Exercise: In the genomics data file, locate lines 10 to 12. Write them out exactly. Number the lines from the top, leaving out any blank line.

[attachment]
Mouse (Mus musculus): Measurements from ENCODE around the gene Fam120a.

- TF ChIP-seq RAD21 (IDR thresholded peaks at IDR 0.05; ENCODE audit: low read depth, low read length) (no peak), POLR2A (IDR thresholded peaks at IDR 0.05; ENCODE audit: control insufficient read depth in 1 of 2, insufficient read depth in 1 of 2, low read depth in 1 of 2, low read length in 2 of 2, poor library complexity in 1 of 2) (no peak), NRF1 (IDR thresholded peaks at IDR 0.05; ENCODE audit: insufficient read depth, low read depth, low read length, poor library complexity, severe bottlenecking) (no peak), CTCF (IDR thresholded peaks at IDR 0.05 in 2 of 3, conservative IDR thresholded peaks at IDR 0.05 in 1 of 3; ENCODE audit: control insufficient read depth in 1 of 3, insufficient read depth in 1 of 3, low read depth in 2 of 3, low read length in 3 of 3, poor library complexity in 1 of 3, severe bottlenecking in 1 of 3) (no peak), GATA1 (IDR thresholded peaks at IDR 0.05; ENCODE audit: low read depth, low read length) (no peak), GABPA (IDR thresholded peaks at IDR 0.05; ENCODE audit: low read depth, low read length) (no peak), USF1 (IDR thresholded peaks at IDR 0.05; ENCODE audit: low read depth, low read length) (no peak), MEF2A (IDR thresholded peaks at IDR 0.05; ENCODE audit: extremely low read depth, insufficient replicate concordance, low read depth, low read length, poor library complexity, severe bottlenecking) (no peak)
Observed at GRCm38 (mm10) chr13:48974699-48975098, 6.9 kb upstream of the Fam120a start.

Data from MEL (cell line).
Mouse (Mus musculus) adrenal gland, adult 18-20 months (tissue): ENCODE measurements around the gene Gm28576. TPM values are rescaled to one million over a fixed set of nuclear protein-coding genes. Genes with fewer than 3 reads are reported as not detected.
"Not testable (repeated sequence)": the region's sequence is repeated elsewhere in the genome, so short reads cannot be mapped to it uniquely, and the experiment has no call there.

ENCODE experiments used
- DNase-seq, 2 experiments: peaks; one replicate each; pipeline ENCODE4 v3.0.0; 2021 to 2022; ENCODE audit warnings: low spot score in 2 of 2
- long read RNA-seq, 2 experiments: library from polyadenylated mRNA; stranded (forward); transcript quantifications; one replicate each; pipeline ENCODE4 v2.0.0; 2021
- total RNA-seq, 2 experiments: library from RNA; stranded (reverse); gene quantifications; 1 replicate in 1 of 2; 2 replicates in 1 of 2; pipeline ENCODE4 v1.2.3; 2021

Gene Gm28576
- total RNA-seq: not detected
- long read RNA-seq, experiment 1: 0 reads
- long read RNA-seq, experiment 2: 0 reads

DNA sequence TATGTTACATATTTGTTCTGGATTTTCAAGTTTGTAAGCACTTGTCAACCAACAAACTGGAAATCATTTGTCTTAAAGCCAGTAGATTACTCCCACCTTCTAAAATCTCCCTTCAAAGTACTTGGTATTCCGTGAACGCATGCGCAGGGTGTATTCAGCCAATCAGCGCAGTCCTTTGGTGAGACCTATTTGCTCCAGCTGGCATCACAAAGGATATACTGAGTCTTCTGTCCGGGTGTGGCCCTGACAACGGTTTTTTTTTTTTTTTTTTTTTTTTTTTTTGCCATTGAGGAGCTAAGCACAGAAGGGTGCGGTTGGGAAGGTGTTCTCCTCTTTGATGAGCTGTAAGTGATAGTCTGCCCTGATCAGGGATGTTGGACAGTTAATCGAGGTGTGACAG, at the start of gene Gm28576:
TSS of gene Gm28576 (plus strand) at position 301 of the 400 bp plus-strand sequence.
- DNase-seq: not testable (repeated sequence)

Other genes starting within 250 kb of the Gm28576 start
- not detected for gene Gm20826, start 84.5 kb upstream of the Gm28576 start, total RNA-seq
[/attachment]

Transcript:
- total RNA-seq, 2 experiments: library from RNA; stranded (reverse); gene quantifications; 1 replicate in 1 of 2; 2 replicates in 1 of 2; pipeline ENCODE4 v1.2.3; 2021

Gene Gm28576
- total RNA-seq: not detected